Category: Social Science

Book Review Digest

Author : H.W. Wilson Company
ISBN : UOM:39015057977368
Genre : Books
File Size : 53.92 MB
Format : PDF, Kindle
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Category: Books

Archaeology In America An Encyclopedia 4 Volumes

Author : Linda S. Cordell
ISBN : 9780313021893
Genre : Social Science
File Size : 53.98 MB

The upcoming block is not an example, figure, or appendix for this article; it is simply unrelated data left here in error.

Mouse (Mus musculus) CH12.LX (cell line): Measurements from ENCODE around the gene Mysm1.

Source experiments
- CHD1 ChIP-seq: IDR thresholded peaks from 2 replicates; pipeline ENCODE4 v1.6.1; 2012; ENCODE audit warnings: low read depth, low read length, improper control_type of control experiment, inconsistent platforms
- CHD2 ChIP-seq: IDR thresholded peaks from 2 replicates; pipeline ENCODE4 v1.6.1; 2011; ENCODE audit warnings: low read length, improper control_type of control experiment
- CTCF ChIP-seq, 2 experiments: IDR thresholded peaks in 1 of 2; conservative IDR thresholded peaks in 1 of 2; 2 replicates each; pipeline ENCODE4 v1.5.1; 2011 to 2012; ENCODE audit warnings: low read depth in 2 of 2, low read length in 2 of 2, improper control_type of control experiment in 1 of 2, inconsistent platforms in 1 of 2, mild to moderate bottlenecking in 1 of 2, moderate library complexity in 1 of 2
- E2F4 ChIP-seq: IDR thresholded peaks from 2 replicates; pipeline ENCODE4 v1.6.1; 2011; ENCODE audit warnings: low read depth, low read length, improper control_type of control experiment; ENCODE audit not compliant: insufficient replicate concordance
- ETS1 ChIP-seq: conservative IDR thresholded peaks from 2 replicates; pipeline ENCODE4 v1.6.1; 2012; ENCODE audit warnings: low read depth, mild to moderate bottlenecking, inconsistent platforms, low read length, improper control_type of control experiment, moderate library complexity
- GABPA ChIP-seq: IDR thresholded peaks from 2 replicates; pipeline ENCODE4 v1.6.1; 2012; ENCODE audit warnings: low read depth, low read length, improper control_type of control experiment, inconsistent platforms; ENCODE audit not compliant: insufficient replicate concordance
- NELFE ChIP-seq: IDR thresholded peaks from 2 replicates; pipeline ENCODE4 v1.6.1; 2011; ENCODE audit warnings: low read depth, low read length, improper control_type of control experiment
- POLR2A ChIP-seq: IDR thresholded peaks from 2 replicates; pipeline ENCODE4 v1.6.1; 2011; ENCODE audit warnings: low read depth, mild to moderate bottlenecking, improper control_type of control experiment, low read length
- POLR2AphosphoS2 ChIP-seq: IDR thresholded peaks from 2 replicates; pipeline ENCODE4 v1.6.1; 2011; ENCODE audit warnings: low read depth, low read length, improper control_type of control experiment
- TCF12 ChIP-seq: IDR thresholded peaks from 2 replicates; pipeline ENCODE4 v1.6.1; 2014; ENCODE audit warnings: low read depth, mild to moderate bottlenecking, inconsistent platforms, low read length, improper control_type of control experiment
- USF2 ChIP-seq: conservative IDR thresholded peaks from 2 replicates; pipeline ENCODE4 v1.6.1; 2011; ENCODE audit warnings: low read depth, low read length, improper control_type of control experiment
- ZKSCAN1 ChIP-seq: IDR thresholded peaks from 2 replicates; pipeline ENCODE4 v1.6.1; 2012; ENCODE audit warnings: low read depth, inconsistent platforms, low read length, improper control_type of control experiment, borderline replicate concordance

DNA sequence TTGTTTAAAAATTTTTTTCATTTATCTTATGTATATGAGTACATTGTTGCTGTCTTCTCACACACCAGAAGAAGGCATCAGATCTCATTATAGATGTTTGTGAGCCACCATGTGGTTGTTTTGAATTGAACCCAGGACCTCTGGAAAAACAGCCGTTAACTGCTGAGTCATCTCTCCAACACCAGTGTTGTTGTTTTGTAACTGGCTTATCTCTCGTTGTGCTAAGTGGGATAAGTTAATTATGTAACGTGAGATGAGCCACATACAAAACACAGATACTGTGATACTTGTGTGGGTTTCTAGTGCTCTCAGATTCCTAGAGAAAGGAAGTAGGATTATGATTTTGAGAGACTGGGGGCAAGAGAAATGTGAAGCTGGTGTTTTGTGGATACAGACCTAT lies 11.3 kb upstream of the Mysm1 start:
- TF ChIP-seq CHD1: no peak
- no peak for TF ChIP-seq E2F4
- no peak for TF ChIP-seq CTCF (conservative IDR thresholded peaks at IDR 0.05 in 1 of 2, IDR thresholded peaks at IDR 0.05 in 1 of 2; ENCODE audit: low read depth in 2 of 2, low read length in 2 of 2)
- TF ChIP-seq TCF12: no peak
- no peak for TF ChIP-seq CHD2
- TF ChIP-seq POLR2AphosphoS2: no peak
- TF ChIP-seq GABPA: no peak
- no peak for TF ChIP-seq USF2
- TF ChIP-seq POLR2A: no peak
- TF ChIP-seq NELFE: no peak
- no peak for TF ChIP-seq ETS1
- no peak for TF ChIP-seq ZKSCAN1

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The greatness of America is right under our feet. The American past—the people, battles, industry and homes—can be found not only in libraries and museums, but also in hundreds of archaeological sites that scientists investigate with great care. These sites are not in distant lands, accessible only by research scientists, but nearby—almost every locale possesses a parcel of land worthy of archaeological exploration. Archaeology in America is the first resource that provides students, researchers, and anyone interested in their local history with a survey of the most important archaeological discoveries in North America. Leading scholars, most with an intimate knowledge of the area, have written in-depth essays on over 300 of the most important archaeological sites that explain the importance of the site, the history of the people who left the artifacts, and the nature of the ongoing research. Archaeology in America divides it coverage into 8 regions: the Arctic and Subarctic, the Great Basin and Plateau, the Great Plains and Rocky Mountains, the Midwest, the Northeast, the Southeast, the Southwest, and the West Coast. Each entry provides readers with an accessible overview of the archaeological site as well as books and articles for further research.